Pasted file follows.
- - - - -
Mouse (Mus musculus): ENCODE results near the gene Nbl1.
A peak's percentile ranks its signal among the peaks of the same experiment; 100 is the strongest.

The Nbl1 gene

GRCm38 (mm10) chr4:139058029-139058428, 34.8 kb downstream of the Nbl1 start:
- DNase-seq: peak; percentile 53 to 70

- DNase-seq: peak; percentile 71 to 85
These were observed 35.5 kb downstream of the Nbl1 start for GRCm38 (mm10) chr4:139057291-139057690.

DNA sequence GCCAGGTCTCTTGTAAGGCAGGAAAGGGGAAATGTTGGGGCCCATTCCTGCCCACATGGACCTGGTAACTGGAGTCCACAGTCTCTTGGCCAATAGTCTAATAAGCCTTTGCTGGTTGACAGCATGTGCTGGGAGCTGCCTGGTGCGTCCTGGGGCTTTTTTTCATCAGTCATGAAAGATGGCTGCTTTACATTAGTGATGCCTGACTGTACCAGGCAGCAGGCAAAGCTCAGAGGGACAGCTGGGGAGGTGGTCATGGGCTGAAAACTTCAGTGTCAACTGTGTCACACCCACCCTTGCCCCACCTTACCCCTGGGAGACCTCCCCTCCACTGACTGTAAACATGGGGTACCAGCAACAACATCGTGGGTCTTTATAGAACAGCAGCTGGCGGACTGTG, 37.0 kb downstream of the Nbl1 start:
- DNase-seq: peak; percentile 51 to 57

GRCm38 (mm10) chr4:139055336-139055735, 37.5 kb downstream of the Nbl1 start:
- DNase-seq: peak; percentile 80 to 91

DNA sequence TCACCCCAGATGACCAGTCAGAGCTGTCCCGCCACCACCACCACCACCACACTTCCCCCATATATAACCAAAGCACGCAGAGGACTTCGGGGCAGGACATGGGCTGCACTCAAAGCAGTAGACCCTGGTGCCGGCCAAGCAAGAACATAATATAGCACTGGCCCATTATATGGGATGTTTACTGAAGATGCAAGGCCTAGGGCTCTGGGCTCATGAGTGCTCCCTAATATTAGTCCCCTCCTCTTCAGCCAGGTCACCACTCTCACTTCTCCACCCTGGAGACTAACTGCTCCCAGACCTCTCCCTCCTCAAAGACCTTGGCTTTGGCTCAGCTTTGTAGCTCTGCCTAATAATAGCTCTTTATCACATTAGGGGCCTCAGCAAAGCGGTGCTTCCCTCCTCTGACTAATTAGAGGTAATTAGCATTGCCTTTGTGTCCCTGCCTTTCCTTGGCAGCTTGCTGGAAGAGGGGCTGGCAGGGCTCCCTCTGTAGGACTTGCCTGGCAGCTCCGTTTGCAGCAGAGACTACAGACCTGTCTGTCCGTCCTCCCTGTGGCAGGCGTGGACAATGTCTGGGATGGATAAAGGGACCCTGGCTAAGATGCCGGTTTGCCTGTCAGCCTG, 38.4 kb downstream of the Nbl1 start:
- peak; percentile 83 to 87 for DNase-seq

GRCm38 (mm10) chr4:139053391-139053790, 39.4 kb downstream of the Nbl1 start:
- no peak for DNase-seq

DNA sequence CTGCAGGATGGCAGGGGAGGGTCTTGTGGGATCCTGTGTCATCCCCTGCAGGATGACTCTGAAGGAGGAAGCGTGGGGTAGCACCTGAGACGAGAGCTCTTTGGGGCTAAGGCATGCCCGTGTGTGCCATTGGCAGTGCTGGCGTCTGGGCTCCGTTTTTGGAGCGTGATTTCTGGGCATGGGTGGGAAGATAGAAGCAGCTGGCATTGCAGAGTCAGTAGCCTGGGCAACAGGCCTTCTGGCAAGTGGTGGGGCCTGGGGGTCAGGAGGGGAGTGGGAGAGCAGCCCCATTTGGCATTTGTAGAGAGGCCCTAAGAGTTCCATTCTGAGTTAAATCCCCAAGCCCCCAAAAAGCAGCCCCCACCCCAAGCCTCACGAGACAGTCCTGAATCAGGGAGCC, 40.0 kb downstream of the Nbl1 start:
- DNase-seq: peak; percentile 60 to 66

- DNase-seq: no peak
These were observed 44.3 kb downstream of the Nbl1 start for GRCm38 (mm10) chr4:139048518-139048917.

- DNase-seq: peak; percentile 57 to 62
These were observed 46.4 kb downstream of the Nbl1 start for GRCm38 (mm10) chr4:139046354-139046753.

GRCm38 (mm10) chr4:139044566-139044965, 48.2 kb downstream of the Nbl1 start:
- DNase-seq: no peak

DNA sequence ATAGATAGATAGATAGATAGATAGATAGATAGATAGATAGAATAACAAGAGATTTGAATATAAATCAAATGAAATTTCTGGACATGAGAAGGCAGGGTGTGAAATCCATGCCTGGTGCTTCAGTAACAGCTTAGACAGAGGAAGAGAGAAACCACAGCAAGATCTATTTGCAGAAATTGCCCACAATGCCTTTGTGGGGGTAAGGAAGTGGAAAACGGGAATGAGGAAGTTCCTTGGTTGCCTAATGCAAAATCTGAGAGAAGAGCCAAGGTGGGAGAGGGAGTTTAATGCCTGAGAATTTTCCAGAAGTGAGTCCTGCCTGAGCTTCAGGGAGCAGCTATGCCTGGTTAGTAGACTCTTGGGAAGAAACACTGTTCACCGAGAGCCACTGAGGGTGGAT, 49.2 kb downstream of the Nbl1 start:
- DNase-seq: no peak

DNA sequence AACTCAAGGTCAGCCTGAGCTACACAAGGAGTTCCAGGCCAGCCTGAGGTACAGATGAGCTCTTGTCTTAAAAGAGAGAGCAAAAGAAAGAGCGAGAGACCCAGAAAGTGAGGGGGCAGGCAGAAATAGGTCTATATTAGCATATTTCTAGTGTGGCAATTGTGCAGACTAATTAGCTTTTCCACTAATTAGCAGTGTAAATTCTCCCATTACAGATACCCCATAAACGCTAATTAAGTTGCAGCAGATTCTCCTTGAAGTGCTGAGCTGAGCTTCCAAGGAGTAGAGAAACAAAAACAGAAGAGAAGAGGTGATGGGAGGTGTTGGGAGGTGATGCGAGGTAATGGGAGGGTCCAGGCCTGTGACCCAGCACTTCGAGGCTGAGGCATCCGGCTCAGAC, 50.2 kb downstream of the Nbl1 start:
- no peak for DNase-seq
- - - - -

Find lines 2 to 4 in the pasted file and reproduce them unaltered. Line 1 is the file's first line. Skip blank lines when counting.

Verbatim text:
A peak's percentile ranks its signal among the peaks of the same experiment; 100 is the strongest.

The Nbl1 gene

GRCm38 (mm10) chr4:139058029-139058428, 34.8 kb downstream of the Nbl1 start: